Neurosurgery

compressive load, thus leading to pain. Facet joints are innervated by the medial and intermediate branch of the dorsal primary ramus at a segmental level and also from the medial branch of the dorsal primary ramus from the level above.

General management of "facet joint pain" is the same as for non-specific back pain. Many practitioners will offer injections or denervation of these joints as well.

Facet Joint Injections

Facet joints may be injected blindly but it is more usual to inject with the help of X-ray imaging. The patient is placed prone on the X-ray table and, using an image intensifier, the patient is rotated, with the side to be blocked uppermost, until the posterior portion of the facet joint is visible. The degree of rotation varies between patients (0-45°) and tends to increase as one descends down the spine. With appropriate local anesthesia and sedation (required in a few patients), a 22-gauge needle can be passed in the line of the X-ray beam into the joint. Placement can be confirmed by injecting small quantities (0.1-0.5 ml) of X-ray contrast medium. The joint can then be filled with local anesthetic, depo-steroid or both; volumes should not normally exceed 1 ml or so. The patient may report pain similar to his/her normal pain on injection; this may be a useful pointer to a facet joint pain syndrome. After the procedure, the patient is re-examined to assess effect, then allowed to go home and report at a later date the efficacy or otherwise of the injec-tion(s). If beneficial, it is worth instituting an exercise regime to try to build on the gains from the procedure. In the event of good-quality but short-term relief being obtained, consideration should be given to a destructive lesion of the nerves supplying the appropriate joints.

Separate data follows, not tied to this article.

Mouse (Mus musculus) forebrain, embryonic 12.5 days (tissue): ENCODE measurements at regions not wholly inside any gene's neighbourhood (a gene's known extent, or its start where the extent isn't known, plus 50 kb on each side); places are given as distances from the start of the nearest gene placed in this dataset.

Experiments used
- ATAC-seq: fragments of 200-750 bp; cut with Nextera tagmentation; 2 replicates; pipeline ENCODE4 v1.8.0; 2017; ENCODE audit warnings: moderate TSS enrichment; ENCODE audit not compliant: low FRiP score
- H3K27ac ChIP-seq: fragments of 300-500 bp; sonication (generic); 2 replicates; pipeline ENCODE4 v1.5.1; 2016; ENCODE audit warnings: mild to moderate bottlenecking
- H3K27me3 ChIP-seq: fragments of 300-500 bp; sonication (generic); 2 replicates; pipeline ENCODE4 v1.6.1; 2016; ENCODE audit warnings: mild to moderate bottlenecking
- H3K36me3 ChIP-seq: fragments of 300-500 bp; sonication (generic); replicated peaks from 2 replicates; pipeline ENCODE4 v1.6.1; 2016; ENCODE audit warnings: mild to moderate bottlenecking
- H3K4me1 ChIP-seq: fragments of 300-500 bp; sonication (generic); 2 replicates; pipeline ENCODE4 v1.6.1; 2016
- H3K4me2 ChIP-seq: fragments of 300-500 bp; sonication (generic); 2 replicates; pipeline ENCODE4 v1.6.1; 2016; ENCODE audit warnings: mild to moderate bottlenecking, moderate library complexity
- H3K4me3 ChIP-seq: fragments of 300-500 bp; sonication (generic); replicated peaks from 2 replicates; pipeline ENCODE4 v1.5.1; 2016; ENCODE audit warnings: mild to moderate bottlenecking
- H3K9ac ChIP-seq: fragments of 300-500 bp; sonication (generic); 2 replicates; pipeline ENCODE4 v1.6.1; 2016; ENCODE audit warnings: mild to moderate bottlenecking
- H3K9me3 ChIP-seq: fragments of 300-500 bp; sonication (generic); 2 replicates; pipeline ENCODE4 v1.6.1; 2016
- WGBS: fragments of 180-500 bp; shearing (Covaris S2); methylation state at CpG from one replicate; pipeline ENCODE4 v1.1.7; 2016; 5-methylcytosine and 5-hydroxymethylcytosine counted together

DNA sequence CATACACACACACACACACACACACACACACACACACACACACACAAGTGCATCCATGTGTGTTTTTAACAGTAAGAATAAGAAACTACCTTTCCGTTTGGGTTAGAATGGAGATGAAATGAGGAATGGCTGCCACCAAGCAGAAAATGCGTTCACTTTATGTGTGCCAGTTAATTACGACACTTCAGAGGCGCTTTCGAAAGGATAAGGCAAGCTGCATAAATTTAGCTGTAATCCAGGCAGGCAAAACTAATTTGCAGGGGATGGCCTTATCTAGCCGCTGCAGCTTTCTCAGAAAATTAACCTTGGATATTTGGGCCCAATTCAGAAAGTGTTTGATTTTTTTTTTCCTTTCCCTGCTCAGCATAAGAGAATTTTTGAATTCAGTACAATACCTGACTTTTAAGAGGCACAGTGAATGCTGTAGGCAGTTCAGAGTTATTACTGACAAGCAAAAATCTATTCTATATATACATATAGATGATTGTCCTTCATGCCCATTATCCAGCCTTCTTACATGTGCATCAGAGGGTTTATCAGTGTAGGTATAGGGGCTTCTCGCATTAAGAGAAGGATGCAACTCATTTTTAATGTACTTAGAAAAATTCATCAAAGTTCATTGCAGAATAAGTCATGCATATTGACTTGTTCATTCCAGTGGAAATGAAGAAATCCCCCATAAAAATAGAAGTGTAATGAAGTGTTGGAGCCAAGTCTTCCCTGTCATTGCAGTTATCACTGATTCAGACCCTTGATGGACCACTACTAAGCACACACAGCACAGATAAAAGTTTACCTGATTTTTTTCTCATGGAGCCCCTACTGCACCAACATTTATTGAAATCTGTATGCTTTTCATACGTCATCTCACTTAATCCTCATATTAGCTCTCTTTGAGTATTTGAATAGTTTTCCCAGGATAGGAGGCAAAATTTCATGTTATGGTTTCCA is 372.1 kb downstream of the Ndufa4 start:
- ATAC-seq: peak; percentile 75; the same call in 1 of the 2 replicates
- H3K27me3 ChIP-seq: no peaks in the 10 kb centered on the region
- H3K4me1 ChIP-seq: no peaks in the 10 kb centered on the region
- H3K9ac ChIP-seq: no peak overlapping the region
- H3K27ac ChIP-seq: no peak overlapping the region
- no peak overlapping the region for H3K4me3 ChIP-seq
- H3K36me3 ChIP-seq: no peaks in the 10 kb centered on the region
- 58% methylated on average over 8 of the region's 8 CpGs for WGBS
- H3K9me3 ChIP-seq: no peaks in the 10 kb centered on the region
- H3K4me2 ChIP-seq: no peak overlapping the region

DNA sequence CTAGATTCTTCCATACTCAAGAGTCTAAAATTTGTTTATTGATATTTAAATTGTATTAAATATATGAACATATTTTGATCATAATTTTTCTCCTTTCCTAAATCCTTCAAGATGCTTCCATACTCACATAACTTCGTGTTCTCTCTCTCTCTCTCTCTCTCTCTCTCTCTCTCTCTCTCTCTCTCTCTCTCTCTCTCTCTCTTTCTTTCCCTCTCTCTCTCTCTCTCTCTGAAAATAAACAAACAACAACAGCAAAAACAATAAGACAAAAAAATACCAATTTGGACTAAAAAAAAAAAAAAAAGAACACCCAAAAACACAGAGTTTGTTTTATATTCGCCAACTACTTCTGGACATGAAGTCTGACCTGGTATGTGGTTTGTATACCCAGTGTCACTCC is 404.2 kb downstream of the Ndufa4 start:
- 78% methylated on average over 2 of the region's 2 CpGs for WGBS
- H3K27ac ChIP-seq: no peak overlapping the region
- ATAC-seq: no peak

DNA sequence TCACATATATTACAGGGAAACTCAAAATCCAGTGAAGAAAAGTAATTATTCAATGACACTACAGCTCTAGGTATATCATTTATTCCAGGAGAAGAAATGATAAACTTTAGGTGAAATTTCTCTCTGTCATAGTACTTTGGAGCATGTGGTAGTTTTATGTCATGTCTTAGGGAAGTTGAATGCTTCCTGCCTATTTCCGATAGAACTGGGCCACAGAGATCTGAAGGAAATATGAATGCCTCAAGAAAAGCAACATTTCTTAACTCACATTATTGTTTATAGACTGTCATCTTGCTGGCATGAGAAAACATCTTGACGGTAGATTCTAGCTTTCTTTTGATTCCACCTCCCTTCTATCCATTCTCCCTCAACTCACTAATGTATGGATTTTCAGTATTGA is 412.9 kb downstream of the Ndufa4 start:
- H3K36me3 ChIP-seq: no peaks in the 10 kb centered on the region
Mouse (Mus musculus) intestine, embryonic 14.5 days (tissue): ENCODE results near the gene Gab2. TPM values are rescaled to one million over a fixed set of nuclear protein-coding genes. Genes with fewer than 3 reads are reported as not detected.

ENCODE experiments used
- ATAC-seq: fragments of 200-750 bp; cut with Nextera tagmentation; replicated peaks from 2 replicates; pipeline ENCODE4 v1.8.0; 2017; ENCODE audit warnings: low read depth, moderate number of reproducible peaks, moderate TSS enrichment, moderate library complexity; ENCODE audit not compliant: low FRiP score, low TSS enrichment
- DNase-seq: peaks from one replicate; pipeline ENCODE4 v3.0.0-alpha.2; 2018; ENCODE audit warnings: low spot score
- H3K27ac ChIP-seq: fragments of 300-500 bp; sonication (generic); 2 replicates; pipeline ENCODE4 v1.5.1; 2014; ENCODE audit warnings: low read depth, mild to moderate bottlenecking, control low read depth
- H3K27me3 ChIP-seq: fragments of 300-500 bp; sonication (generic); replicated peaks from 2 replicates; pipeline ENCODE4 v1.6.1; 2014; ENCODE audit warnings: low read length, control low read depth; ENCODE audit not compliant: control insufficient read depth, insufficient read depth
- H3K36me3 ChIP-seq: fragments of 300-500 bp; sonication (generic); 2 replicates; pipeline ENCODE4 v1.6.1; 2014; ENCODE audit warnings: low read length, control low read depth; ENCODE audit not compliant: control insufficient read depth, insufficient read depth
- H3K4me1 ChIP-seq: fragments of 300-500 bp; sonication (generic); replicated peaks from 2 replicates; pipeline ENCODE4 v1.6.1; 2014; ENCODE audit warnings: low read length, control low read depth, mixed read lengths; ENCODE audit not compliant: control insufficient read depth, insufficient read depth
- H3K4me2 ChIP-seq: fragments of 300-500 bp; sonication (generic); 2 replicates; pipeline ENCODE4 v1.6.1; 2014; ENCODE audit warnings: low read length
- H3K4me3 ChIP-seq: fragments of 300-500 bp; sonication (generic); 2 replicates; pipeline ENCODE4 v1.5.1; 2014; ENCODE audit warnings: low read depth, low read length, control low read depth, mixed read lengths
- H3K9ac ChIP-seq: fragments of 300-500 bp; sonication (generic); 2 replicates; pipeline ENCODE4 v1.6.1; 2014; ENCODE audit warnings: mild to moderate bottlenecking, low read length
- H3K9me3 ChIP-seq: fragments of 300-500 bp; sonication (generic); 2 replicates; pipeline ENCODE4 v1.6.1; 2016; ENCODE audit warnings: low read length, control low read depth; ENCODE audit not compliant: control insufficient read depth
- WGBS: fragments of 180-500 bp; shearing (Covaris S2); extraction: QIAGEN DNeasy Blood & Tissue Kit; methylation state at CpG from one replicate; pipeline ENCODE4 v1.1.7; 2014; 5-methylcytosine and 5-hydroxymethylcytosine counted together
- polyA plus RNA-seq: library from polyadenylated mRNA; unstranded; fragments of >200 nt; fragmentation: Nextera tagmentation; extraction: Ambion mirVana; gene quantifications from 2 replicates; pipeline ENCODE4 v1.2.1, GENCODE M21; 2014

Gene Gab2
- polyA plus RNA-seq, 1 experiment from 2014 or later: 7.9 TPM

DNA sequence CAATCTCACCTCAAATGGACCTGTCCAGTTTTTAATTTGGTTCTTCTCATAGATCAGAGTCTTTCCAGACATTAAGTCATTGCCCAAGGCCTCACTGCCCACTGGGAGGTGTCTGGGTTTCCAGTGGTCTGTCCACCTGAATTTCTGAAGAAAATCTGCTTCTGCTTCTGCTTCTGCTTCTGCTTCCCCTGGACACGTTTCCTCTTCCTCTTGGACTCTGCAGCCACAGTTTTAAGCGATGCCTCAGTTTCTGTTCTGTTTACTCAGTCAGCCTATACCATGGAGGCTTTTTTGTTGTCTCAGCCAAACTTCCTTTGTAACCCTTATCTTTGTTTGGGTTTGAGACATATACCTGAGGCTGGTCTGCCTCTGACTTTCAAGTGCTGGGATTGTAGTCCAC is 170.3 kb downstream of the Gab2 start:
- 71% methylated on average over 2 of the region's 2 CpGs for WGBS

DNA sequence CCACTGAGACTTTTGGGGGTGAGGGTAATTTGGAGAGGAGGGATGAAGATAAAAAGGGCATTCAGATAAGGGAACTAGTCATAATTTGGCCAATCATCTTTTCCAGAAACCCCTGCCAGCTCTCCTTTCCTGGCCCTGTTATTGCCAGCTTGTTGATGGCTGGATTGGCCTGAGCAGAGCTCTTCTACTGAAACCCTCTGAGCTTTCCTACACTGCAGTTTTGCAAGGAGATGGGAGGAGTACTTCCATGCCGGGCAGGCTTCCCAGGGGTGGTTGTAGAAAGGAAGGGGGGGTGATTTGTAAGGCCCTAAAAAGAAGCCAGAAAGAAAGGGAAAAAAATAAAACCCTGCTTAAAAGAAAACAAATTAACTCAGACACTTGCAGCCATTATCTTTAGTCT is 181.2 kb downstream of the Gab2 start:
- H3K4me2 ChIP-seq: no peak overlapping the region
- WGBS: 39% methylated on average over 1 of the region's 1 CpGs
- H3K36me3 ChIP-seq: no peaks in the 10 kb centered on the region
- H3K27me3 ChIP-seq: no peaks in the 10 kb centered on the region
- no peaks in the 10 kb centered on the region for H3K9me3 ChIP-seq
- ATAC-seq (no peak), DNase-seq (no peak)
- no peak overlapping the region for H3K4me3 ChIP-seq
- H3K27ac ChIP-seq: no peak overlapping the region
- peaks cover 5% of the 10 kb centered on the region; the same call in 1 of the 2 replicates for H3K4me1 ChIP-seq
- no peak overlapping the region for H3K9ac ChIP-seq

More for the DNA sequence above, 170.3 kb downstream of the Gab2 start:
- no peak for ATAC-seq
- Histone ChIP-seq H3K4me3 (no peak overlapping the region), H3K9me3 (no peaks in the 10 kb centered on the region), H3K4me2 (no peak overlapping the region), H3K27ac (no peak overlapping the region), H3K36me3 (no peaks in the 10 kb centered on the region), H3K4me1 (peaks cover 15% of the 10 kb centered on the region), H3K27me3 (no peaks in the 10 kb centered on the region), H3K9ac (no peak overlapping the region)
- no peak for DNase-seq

In some patients, many months of relief may be obtained from the anesthetic/deposteroid injections themselves; in these cases, it is probably simpler to repeat the injections occasionally, as required.

Facet Denervation

Facet joints may be denervated using cryother-apy or radiofrequency lesioning to destroy the medial branch of the posterior primary ramus. The medial branch of the posterior primary ramus crosses the transverse process in a groove and supplies the joint both at the level of the joint itself and the level below. The nerves are blocked at the superior edge of the transverse (the eye of the Scottie dog) process using X-ray control. Stimulation is used to confirm correct probe placement before lesioning takes place; pain or strong paresthesiae in the correct segmental level can be elicited at 0.5 V with a frequency of 50-100 Hz. Absence of motor response in the leg should then be confirmed by ensuring that no twitching is elicited at a frequency of 2 Hz and a voltage of less than 1 V. There is no difference in success rates between the cryogenic or RF techniques, but neither should be tried until local anesthetic blockade of the facet joints has shown successful pain relief [11,16].

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